The Saudi Data and AI Authority has released a data and artificial intelligence glossary of key technical terms in Arabic in an effort to promote language unity in the region’s technology industry.
The rapid pace of change in the data and artificial intelligence industry means new methods and techniques are being discovered regularly. Even outside the Arab world, there is a lack of agreement over definitions for AI and Data science concepts.
The SDAIA teamed up with the King Salman Global Academy for the Arabic Language to create the glossary, which can be used as a standard reference both locally and internationally.
“The work of creating the glossary followed a methodology consisting of stages that started with collecting terms and definitions from reliable sources according to specific criteria, then translating the terms and definitions from English to Arabic. After that, we reviewed the technical accuracy of the definitions, and ensured the linguistic correctness of these terms and definitions,” Majid Al-Shehry, project manager of the glossary, told Arab News.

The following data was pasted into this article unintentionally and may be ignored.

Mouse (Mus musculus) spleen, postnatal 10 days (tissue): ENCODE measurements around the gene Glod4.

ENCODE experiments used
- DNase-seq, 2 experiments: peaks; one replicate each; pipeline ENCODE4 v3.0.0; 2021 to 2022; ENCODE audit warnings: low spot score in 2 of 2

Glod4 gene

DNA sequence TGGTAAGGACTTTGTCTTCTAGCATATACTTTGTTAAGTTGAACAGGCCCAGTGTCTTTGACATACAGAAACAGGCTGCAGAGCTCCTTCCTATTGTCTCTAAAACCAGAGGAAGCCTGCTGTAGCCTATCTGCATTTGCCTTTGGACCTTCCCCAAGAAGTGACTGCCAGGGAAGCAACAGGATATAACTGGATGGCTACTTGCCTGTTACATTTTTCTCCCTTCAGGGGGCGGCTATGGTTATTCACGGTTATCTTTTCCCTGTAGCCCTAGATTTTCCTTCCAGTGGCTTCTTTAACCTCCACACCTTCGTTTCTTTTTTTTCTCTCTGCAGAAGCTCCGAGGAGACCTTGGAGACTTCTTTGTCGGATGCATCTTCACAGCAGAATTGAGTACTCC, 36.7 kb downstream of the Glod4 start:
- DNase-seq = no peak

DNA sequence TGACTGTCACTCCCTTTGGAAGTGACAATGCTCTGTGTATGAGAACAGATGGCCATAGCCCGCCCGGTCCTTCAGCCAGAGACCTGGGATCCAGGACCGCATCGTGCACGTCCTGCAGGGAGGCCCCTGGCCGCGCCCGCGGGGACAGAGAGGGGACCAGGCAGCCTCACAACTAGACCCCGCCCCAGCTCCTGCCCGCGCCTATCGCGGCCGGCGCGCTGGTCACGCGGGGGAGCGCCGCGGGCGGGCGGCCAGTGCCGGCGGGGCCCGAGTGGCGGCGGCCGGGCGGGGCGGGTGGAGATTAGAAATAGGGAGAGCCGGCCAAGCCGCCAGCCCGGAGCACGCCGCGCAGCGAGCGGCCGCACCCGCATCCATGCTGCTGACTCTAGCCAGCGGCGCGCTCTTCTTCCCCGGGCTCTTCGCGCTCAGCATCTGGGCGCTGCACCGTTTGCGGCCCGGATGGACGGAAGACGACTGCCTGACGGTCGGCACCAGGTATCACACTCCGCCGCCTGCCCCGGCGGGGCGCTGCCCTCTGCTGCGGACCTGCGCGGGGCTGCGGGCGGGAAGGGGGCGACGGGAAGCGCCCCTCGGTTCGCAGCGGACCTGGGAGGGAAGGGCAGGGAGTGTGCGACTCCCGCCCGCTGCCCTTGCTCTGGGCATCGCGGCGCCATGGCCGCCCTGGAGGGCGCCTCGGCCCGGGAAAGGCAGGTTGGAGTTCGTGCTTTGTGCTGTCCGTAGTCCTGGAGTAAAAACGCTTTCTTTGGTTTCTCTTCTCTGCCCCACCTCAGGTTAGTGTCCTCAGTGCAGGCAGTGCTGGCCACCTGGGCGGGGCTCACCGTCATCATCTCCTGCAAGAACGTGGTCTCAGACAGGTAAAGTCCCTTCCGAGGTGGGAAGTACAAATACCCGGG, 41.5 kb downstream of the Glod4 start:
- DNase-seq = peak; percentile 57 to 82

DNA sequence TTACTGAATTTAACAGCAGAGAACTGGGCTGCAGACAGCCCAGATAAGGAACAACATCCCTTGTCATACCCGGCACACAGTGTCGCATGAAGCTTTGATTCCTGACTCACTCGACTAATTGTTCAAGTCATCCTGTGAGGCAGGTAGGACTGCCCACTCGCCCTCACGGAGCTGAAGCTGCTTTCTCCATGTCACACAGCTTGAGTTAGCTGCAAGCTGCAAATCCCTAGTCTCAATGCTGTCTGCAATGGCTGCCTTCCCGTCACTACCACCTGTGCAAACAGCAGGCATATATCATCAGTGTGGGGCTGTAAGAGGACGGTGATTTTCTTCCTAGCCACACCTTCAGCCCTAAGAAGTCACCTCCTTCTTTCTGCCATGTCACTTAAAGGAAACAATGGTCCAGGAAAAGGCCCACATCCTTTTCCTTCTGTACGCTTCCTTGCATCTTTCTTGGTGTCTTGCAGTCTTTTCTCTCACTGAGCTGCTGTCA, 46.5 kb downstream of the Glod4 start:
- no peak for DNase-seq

Using simplified scientific language, the SDAIA hopes the glossary will become an essential reference for understanding common terms in the fields of data and AI.
“This glossary will help data scientists, AI practitioners, researchers, technical writers, college students, media professionals and those interested in the field,” Al-Shehry added.
In line with Saudi Arabia’s 2030 vision objectives, SDAIA, an authority mandated to drive the national data and AI agenda, is working to enrich the Arabic language by unifying concepts and terms, aiming to position Saudi as a global leader in the elite league of data-driven economies.
SDAIA has highlighted some challenges facing the sector, such as the lack of specialized Arabic sources, translations agreed upon by experts and specialists, and the lack of agreed global standards in defining data and AI terms.
“We are considering adding more terms, and we are open to collaborating with others to incorporate more languages,” Al-Shehry said.
The glossary was published on the SDAIA website on March 19.